Children and adults of all ages will appreciate both Barnett’s clever storytelling and Rex’s layers of illustrations.  Rex offers hand drawn characters, layered backdrops, and as mentioned before, adorable claymation dolls.   He stretches the imagination of readers, utilizing artistic techniques not often found in books written for children.  As for Barnett’s offering, he charms readers with his short temper, lack of confidence, and stubbornness.  That’s not to say that Barnett comes off as dislikable.  He is a charming hoot!  His story finally comes to together, plus he manages to satisfy readers, artists, and characters alike.

This book might appeal to a certain crowd of readers.  If you like slightly dark humor, enjoy being a voyeur into the world of collaboration, or you already have had the treat of enjoying Rex and Barnett’s other work, this book is for you.  If you like happy endings, beautifully drawn fairytale scenes, or have the expectation that books are just books, still check out this book, but be warned, you might change your mind after reading.

On a personal note, I wanted to add that a couple days after reading this book with my 3 yr old, he had a story to tell me.  He began, "Once upon a time there was a boy.  The boy had a Mom and a Dad who loved him very much.  One day there was a dragon.  The dragon came and ate the boy up.  The boy put his arm out of the dragon's mouth.  He waved at his Mom and Dad.  The Mom and Dad pulled on the boy and the dragon coughed him up.  They lived happily ever after." So, let me add to my praise of the book simply by saying, The book is inspiring young storytellers. The End.

Wednesday, April 25, 2012


Books.  I love books.  I love books because they help you experience with all of you senses, something new, something familiar, something in fantasy, something real.  Great authors take you on a ride.  Great characters hold your hand on that ride.  And most of all, great stories make you feel.  I wasn’t convinced when I started reading The One and Only, Ivan that this book would take me anywhere.  Don’t judge me, but I am just not all warm and fuzzy with animals like some people.  I mean, I like animals.  I like polar bears, puppies, and kitties, even rhinos and elephants.   But knowing that The One and Only, Ivan featured Ivan, a gorilla, as a protagonist made me dubious at best.  I read reviews and heard some discussions, so I knew I had to look closer at the book.  I was pleasantly surprised.  Not only did I enjoy the read, but days later I am still thinking about this gorilla that held my hand on a poignant ride.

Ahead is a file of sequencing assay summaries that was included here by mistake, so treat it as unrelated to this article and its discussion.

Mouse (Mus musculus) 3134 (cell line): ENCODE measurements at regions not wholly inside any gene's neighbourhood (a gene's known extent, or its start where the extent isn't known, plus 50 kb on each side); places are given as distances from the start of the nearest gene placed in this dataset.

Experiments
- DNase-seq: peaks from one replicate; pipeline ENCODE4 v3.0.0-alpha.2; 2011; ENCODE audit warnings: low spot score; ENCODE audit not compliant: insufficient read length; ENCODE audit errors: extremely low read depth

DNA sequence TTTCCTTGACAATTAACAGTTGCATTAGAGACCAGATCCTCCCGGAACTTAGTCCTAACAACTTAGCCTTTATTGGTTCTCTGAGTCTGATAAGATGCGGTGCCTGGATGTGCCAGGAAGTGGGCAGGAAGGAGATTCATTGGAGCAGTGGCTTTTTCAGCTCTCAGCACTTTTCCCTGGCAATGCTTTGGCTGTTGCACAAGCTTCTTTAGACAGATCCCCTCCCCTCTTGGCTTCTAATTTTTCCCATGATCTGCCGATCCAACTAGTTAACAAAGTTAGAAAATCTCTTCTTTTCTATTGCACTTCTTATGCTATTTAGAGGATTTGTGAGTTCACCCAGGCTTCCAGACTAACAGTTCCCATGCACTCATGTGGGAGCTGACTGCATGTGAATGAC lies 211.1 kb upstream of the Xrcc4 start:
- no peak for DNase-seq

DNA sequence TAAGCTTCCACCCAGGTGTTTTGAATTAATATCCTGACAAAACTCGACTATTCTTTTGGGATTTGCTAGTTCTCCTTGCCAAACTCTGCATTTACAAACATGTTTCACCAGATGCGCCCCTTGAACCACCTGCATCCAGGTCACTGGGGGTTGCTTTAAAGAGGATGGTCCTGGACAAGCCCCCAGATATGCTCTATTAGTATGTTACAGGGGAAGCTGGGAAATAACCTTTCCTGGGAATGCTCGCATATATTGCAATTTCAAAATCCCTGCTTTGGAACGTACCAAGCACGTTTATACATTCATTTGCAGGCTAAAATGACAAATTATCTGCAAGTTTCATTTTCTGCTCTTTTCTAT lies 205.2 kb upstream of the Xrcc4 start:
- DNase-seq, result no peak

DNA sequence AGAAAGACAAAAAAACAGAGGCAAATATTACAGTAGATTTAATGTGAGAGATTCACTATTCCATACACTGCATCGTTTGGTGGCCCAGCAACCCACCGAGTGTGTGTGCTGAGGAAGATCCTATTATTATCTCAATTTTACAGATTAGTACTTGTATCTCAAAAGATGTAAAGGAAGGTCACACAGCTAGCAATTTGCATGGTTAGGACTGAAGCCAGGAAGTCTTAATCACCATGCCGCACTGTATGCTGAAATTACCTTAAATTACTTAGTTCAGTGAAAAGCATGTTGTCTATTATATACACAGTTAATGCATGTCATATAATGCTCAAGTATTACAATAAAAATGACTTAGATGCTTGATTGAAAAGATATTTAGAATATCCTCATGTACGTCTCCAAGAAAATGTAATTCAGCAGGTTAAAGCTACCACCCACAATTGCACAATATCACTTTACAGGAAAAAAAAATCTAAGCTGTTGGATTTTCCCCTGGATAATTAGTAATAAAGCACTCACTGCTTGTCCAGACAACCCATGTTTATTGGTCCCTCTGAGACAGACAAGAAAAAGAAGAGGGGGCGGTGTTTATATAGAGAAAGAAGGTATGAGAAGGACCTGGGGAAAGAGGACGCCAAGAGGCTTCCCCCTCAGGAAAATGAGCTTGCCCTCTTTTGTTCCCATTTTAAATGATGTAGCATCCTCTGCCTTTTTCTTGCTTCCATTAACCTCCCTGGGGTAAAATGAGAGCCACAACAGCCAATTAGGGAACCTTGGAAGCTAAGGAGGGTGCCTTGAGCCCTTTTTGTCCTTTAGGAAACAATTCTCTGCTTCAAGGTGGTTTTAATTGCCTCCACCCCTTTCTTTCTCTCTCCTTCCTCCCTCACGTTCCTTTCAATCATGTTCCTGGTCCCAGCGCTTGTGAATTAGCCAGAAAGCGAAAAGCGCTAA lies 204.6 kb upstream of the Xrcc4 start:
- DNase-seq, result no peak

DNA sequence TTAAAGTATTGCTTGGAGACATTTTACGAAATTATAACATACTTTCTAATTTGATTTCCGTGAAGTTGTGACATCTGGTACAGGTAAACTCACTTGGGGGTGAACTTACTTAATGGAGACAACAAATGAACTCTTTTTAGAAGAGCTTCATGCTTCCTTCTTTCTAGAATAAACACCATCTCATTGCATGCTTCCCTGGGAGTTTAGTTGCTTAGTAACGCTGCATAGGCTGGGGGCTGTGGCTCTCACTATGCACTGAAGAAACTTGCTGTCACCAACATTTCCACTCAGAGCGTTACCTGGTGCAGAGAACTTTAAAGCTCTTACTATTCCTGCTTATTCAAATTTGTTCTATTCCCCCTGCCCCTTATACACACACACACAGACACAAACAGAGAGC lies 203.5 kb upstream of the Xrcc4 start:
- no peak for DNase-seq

Ivan is the headliner in a small circus.  He tells his story in simple short chapters that include both details of his daily life, his interactions with both man and beast, and reflections on his own life and his thoughts on many other subjects.  Along the way readers meet fellow circus mate, Stella, an aging elephant, Bob, a scruffy stray dog, and then young Ruby, the circus’s newest star, a baby elephant.  Ivan’s life seems to have been boxed in literally by the walls of his enclosure, but young Ruby, 8yr old human Julia, and Ivan’s own awakening all open eyes on a larger world beyond the tiny circus walls.  Ivan uses artwork, storytelling, and friendship to build something very significant: Hope